African Studies Awards 2020-2021





Rafael Hernández, Jacob Alhassan, Jorich Loubser




Rafael Hernández wins the Kirk-Greene Prize for the best overall performance on the MSc in African Studies

I graduated from the MSc in African Studies in 2021. At Oxford, my dissertation research focused on regional approaches to transitional justice as viable responses to transnational violence. Through a comparative study of transitional justice in West Africa and South America, I explained how state-level, often pre-existing, truth-telling and justice mechanisms have reached beyond state boundaries to successfully bring about ‘regional’ outcomes of transitional justice without recourse to exceptional institutional solutions demanded in past literature. The MSc was a wonderful opportunity to dip my toes into the academic world where I hope to return as a PhD candidate after working for a few years. I was taught by brilliant scholars and engaged with key topics that contributed great depth to my knowledge and understanding. Despite the limitations of the pandemic world, I was still able to form lasting and valuable connections with students and faculty both within and outside the African Studies Centre.



Jacob Alhassan and Daisy Pullman jointly win the Terence Ranger Prize for an outstanding dissertation performance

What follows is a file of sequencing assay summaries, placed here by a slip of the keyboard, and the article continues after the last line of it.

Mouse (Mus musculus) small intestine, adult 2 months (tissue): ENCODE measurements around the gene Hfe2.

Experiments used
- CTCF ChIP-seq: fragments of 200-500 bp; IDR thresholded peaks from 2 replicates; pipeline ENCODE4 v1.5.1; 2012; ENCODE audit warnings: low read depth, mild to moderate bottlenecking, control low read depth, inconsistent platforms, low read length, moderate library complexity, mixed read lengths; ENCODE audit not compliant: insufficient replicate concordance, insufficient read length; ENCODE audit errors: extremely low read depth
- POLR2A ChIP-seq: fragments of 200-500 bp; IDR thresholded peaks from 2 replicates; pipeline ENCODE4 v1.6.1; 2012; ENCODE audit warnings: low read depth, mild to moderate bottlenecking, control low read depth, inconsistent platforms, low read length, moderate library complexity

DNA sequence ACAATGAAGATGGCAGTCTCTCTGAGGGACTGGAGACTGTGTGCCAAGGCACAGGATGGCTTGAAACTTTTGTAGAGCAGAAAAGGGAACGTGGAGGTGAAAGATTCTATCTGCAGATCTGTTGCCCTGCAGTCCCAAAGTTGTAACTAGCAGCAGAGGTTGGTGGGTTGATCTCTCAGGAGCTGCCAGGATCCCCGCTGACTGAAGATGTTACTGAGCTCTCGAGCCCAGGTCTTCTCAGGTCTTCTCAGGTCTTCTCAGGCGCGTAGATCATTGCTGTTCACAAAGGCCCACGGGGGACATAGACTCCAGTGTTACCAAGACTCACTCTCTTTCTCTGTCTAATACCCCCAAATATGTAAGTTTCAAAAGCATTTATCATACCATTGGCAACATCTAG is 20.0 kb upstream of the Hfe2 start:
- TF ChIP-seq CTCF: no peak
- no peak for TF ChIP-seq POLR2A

Where is the Pain? A Critical Analysis of Ghana’s Tramadol ‘Crisis’

The thesis critically explored the rise in tramadol consumption in Ghana and moralising discourses used by the government and other stakeholders to demonise tramadol users. It reveals the need to attend to structural causes of drug use among urban youth in Ghana.


Jorich Loubser wins African Studies Prize for excellent dissertation research

My research aims to extend our understanding of the political economy of Africa's mining sector. Utilising Botswana and South Africa as my principal case studies I argue that the central economic relationship in post-colonial Africa, in so far as it determines the varied forms of countries' integration in global systems, remains the relationship between the state and transnational capital. By investigating state-capital negotiations I illustrate that Botswana has mainly attempted to increase government revenue from mining, while post-apartheid South Africa has driven new forms of elite accumulation (through BBEEE) while improving labour regulation. I argue these different approaches are explained by domestic factors, including state development and the structure of elite coalitions. I intend to expand on this research during my PhD research at LSE.